Author: Tempest C. Avery
Published: April 6th 2013
Genre: Fiction, Mythology
Disclaimer: I received this book from the author herself, in exchange for an honest review. I would like to send a big thank you to Tempest C. Avery for this book.
Spencer Perry lost everything the day her boyfriend died. Even when he came back as a ghost, she was never able to return to her old self. Determined to find a way to bring both of them back–him from the dead and her from her depression–Spencer hops a ride with a Reaper across the river to the Underworld where she meets the god of the dead. Hadrian isn’t what she expected Hades to be like, but when he agrees to a deal that can get her Micah back, she puts all caution aside and accepts. Too bad she didn’t realize that she’d also just accepted a lot more than one gorgeous yet frustrating god. Bad things are happening all around her, and now she not only has to worry about keeping Micah’s ghost status a secret from their friends, but also figure out who’s behind all of the accidents. All signs point towards Hadrian, but something about that just doesn’t feel right to her. Something that she hopes has nothing to do with her growing attraction towards him.
I will start with what I don’t like about this book.
* I don’t like the cover. This is about personal taste; I’m not a big fan of people on the covers. It does not affect my rating, since I don’t put too much value on it. However, a nice cover is always a good thing.
* This book needs some editing. There are some mistakes when it comes to grammar/spelling, but not only that. For example, in the chapter where Spencer goes to Syn’s party. First it says that Spencer decided to wear a blue dress, but then, a few scenes later, Spencer is wearing a white dress !? Re-editing this book will improve it, that’s for sure.
* The ending seems to be a little bit rushed. All novels, including the ones that are part of a series, need to have a proper ending.
Now, the things I liked and enjoyed about this book.
There are other books based on Mythology, especially the Greek one, therefore the mythology-based idea is not original. However, Avery gives it a relatively unique twist. She takes the myths and legends, and she creates her own story with interesting characters.
The God of the Dead is not called Hades, and he is not married. A set in stone destiny is also missing, which is refreshing; no prophesies, no seers. In other words, the Gods and mortals have free will.
I liked the fact the Avery explains pretty well the differences between the God of the Dead, and the God of Death. Hades, or Hadrian, takes care of the souls, and rules over them. Thanatos, or Thayer, marks the people who are at the end of their life on Earth; the Reapers are the ones who take care of the killing, and guide the souls to the Underworld, but sometimes the God of Death likes to do the dirty work himself.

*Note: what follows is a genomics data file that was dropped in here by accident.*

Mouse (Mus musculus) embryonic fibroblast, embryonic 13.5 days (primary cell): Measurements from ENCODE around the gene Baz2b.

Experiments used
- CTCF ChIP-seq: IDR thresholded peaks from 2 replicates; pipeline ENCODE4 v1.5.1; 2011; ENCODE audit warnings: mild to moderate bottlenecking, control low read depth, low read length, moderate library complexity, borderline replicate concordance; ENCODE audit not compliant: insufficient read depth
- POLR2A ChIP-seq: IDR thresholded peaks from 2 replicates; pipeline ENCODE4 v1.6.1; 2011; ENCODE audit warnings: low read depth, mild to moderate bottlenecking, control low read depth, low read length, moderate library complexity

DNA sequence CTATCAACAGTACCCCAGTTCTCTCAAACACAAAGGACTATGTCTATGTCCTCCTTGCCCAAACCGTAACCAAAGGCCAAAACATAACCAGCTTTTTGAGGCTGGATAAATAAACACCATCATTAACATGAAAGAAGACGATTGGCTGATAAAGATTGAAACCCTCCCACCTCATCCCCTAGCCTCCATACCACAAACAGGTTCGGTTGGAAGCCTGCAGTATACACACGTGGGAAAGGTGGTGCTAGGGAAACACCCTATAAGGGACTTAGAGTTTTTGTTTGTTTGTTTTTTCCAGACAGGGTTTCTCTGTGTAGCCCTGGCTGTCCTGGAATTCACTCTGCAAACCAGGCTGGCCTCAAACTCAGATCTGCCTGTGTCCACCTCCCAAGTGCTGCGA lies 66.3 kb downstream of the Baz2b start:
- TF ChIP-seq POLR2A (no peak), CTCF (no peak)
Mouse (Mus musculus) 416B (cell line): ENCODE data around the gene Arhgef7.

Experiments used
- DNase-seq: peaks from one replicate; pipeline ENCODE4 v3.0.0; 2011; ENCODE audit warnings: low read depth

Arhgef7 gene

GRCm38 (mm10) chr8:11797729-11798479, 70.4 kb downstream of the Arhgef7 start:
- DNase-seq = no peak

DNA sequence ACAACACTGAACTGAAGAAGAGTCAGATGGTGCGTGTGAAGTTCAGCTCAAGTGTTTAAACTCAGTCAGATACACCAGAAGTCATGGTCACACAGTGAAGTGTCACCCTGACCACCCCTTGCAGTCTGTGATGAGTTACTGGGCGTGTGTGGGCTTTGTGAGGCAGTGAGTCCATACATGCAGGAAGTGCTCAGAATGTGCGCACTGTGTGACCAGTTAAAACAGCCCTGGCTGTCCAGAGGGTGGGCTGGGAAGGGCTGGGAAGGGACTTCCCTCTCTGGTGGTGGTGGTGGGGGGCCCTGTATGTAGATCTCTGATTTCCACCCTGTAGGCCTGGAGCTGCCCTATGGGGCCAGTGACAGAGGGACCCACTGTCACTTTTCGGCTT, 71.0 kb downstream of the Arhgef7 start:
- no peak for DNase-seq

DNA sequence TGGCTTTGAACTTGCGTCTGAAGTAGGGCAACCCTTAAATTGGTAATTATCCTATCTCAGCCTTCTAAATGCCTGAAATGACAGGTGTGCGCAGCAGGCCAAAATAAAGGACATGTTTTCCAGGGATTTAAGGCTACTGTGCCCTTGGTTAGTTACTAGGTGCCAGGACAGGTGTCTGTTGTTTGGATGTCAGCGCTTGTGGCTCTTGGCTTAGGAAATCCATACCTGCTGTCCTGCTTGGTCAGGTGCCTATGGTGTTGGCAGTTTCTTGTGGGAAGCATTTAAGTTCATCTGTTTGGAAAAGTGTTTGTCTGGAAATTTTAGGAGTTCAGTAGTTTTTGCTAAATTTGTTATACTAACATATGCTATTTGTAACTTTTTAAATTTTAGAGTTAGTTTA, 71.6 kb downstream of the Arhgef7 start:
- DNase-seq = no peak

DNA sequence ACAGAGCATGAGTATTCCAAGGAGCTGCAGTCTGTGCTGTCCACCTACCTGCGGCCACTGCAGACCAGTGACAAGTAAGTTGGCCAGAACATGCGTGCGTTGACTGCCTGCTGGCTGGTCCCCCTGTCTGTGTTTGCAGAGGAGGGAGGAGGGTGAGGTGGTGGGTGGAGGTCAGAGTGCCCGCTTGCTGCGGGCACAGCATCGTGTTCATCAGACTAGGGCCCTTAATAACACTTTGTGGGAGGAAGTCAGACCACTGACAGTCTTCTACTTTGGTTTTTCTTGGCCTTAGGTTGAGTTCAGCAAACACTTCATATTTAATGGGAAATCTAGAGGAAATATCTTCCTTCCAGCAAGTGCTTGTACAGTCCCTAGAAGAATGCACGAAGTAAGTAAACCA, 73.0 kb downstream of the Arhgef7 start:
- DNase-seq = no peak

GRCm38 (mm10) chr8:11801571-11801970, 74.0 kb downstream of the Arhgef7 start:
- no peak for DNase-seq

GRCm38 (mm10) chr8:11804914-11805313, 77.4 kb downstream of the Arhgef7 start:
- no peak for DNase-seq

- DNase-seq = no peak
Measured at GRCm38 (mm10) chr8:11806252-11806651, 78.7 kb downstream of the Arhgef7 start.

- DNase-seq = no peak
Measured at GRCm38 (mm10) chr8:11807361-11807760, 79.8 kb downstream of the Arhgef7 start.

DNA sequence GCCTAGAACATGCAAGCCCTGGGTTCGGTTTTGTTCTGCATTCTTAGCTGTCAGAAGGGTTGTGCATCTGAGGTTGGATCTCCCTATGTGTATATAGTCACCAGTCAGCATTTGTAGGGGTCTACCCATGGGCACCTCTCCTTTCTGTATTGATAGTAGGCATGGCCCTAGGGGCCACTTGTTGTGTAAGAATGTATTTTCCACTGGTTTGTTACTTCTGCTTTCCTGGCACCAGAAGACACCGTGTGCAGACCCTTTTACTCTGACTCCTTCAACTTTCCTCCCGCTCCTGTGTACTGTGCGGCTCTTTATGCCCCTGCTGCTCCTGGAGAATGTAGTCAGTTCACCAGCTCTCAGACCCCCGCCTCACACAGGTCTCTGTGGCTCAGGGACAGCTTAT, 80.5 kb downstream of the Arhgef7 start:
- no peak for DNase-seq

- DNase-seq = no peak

I also like the way the author described the setting, especially the Underworld; we can form a clear picture in our minds. Avery also describes the Five Rivers of the Underworld. We get to learn more about each one of them, through Spencer’s eyes and experiences.
Spencer and Micah. Everyone would be heart-broken if their partner dies, while you were there with them. Usually, people mourn, and try their best to move on. Now,how can you move on when their ghost appears to you every single day? You can’t, not really.
Maybe the love between Spencer and Micah is a little bit exaggerated, but teenagers do believe what they feel is real, and they hope it will last forever. So does Spencer.
In her eagerness to have Micah back, she goes to the Underworld, and strikes a deal with Hadrian. I think she’s a little bit selfish, since people die all the time. She’s also immature; doesn’t think things through, she accepts the deal with the God without knowing the details. I think people who mourn can be a little bit irrational. However, after a while, especially after she saw how happy Micah was to be with his dad, Spencer should try to let him go. She saw that Micah was happy, even though he was dead. After all, she just found out that death is just a comma, not a period.
I also think that Spencer has an unhealthy mentality. She cannot live without Micah, she does not know who she is without him, and so on. This is not healthy. She and Micah are more co-depended, than in love.
Spencer has similar feelings/thoughts about Hadrian as well. She should be her own person, and stop relating on others. Also, nobody else is responsible for your happiness, not even your partner. You and I are responsible for our own happiness.
Don’t get me wrong, she’s an interesting character, and she’s a nice person, but she’s immature. She also seems to stand her ground, and she’s ambitious – she goes after what she wants. She’s not a doormat, and she’s does stand up for herself and her friends.
I do hope she grows more in the next books.
I like Hadrian; he’s fun, mysterious, and dark. Not sure if I would like him to be my boyfriend, especially since he does not value human life.
There is no insta-love in this book. Spencer does develop some feelings towards Hadrian, but she recognizes that it’s not love; at least no yet.
The main plot of this book is about Spencer trying to bring Micah back from the dead. However, the climax, therefore, the important moments are described pretty brief, and they seem to be rushed. I would’ve love the scenes with Micah and Hadrian’s ex-girlfriend to be a little bit more developed.
Overall, an interesting read. I recommend this book to anyone who likes mythology based fiction, or who wants to give it a try; it would be a good introduction to the genre. I will continue to read and review the next books. I already read the second novel, and I’ll review it soon.
It was a little bit hard to rate it. It is not a solid 4, but not a solid 4.5 either. I’ll settle for 4.25, which translates as 4 stars.